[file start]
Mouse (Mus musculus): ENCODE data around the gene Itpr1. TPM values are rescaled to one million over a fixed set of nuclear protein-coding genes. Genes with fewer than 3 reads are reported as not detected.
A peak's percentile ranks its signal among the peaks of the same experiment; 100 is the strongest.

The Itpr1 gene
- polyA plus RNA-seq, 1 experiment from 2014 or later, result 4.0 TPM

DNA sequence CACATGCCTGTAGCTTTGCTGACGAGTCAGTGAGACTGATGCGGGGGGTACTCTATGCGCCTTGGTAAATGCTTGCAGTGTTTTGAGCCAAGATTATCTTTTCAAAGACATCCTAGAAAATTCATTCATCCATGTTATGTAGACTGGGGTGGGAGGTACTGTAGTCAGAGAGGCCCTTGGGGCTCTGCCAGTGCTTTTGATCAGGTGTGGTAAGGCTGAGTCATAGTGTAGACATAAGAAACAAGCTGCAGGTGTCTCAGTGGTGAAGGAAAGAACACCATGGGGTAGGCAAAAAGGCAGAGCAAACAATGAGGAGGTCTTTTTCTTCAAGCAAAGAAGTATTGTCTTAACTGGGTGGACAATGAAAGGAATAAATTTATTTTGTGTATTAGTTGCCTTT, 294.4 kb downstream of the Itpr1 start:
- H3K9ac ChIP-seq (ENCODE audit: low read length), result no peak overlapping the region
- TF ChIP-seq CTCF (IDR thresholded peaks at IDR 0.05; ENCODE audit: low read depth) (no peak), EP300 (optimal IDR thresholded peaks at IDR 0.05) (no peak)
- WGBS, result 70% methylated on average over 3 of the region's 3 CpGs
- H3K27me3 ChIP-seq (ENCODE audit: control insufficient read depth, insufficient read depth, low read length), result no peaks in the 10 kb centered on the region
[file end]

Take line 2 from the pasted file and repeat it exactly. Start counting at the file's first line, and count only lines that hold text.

A peak's percentile ranks its signal among the peaks of the same experiment; 100 is the strongest.